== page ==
“Global warming is going on and sea temperatures are higher, so when the events that occur with El Niño take place, the consequences are greater,”  said climatologist Kevin Trenberth of the National Center for Atmospheric Research in Boulder, Colorado. 




“There is so much variability from one El Niño to the other that it is hard to tell any linear pattern,” Trenberth said, but one thing we do know is global warming is happening, and we know it and El Niño both warm the ocean. 



Therefore “when the two reinforce one another, they have a much bigger effect than either of them individually.”




While Trenberth expects, as a result of global warming, more severe effects from El Niños when we get them, Kim Cobb, a climate scientist at the Georgia Institute of Technology, and her colleagues published a paper in Science in 2013 indicating El Niños are getting stronger, if not more frequent. 





Though more-frequent strong El Niños can be expected, says climate modeler Wenju Cai of the Commonwealth Scientific and Industrial Research Organisation in Australia.




With the warming this year, we have seen a weak monsoon in South Asia; droughts in southern Australia, the Philippines, and Peru; unseasonal snow and rain in the United States; a heat wave in Brazil; and extreme flooding in Japan.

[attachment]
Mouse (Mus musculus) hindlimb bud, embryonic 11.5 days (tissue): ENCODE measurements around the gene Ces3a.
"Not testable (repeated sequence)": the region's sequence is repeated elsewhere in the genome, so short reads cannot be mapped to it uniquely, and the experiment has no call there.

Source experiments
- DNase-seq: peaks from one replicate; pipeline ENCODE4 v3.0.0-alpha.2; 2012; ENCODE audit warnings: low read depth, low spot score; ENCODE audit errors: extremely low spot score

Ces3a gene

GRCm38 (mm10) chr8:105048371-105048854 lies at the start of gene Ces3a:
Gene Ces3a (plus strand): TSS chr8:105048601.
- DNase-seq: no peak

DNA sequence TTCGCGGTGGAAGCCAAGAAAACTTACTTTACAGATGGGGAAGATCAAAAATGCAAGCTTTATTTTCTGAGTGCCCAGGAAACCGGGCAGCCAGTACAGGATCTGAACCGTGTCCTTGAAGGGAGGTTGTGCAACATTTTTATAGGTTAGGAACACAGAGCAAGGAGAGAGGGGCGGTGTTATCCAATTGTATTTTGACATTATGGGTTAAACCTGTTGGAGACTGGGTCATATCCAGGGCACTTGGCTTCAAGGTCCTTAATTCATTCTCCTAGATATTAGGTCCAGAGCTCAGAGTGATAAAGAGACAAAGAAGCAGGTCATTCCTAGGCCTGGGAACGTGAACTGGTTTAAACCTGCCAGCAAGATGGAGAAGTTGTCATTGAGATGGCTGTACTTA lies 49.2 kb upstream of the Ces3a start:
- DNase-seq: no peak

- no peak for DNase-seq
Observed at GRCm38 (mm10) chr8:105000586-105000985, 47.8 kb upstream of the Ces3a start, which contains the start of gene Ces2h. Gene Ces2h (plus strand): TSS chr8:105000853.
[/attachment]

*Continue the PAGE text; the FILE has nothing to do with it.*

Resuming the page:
It might just be the perfect storm for a tumultuous winter. 




Click on the icons in the map below to see some of the strange weather phenomena, and their consequences, previous strong El Niños have brought, and some we have already seen in 2015.




Click on link:

http://www.takepart.com/feature/2015/08/07/2015-el-nino-effects?cmpid=ait-fb



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Alphonso





Alphonso (mango)
From Wikipedia, the free encyclopedia








Alphonso (हापुस Haapoos in Marathi, હાફુસ in Gujarati, ಆಪೂಸ್ Aapoos in Kannada) is a mango cultivar that is considered by many[who?] to be one of the best in terms of sweetness, richness and flavor. 


It has considerable shelf life of a week after it is ripe making it exportable. 

It is also one of the most expensive kinds of mango and is grown mainly in Kokan region of western India.

 It is in season April through May and the fruit wei…

INDIA 2016 : Mango production in state likely to take a hit this year

TNN | May 22, 2016, 12.32 PM IST






Mangaluru: Vagaries of nature is expected to take a toll on the production of King of Fruits - Mango - in Karnataka this year. A combination of failure of pre-monsoon showers at the flowering and growth stage and spike in temperature in mango growing belt of the state is expected to limit the total production of mango to an estimated 12 lakh tonnes in the current season as against 14 lakh tonnes in the last calendar year.



However, the good news for fruit lovers is that this could see price of mangoes across varieties decrease marginally by 2-3%. This is mainly on account of 'import' of the fruit from other mango-growing states in India, said M Kamalakshi Rajanna, chairperson, Karnataka State Mango Development and Marketing Corporation Ltd.